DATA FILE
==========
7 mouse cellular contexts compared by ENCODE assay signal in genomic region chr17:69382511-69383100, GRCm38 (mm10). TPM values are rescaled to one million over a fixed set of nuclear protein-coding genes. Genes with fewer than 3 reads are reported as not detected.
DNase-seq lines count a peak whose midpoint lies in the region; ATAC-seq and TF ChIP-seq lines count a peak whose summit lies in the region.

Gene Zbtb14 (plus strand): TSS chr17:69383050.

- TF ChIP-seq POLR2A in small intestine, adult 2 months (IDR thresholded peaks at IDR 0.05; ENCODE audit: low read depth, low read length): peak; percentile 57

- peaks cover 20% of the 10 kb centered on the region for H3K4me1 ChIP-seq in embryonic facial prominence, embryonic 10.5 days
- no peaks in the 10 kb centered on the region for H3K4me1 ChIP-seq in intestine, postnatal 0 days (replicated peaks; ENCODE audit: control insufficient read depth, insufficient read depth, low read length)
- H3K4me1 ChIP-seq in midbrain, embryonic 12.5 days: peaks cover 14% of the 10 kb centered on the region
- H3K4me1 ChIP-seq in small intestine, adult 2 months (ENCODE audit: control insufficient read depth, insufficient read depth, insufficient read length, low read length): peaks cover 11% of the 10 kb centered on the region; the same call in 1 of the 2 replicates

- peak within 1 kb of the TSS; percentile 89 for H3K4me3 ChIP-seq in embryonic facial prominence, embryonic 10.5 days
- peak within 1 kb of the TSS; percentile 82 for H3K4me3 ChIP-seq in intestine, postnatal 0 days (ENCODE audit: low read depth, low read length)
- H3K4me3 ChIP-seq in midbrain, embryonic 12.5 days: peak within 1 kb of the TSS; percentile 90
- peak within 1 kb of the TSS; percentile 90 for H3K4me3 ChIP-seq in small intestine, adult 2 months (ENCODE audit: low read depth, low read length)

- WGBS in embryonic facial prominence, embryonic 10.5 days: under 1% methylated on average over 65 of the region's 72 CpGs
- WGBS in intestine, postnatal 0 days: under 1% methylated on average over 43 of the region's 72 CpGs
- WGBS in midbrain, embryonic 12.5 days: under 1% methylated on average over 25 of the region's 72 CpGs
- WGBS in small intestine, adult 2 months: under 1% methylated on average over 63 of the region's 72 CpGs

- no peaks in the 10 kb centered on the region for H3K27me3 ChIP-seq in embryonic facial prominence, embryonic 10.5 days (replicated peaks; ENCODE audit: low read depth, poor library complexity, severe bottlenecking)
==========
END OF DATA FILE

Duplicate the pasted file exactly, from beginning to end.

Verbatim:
7 mouse cellular contexts compared by ENCODE assay signal in genomic region chr17:69382511-69383100, GRCm38 (mm10). TPM values are rescaled to one million over a fixed set of nuclear protein-coding genes. Genes with fewer than 3 reads are reported as not detected.
DNase-seq lines count a peak whose midpoint lies in the region; ATAC-seq and TF ChIP-seq lines count a peak whose summit lies in the region.

Gene Zbtb14 (plus strand): TSS chr17:69383050.

- TF ChIP-seq POLR2A in small intestine, adult 2 months (IDR thresholded peaks at IDR 0.05; ENCODE audit: low read depth, low read length): peak; percentile 57

- peaks cover 20% of the 10 kb centered on the region for H3K4me1 ChIP-seq in embryonic facial prominence, embryonic 10.5 days
- no peaks in the 10 kb centered on the region for H3K4me1 ChIP-seq in intestine, postnatal 0 days (replicated peaks; ENCODE audit: control insufficient read depth, insufficient read depth, low read length)
- H3K4me1 ChIP-seq in midbrain, embryonic 12.5 days: peaks cover 14% of the 10 kb centered on the region
- H3K4me1 ChIP-seq in small intestine, adult 2 months (ENCODE audit: control insufficient read depth, insufficient read depth, insufficient read length, low read length): peaks cover 11% of the 10 kb centered on the region; the same call in 1 of the 2 replicates

- peak within 1 kb of the TSS; percentile 89 for H3K4me3 ChIP-seq in embryonic facial prominence, embryonic 10.5 days
- peak within 1 kb of the TSS; percentile 82 for H3K4me3 ChIP-seq in intestine, postnatal 0 days (ENCODE audit: low read depth, low read length)
- H3K4me3 ChIP-seq in midbrain, embryonic 12.5 days: peak within 1 kb of the TSS; percentile 90
- peak within 1 kb of the TSS; percentile 90 for H3K4me3 ChIP-seq in small intestine, adult 2 months (ENCODE audit: low read depth, low read length)

- WGBS in embryonic facial prominence, embryonic 10.5 days: under 1% methylated on average over 65 of the region's 72 CpGs
- WGBS in intestine, postnatal 0 days: under 1% methylated on average over 43 of the region's 72 CpGs
- WGBS in midbrain, embryonic 12.5 days: under 1% methylated on average over 25 of the region's 72 CpGs
- WGBS in small intestine, adult 2 months: under 1% methylated on average over 63 of the region's 72 CpGs

- no peaks in the 10 kb centered on the region for H3K27me3 ChIP-seq in embryonic facial prominence, embryonic 10.5 days (replicated peaks; ENCODE audit: low read depth, poor library complexity, severe bottlenecking)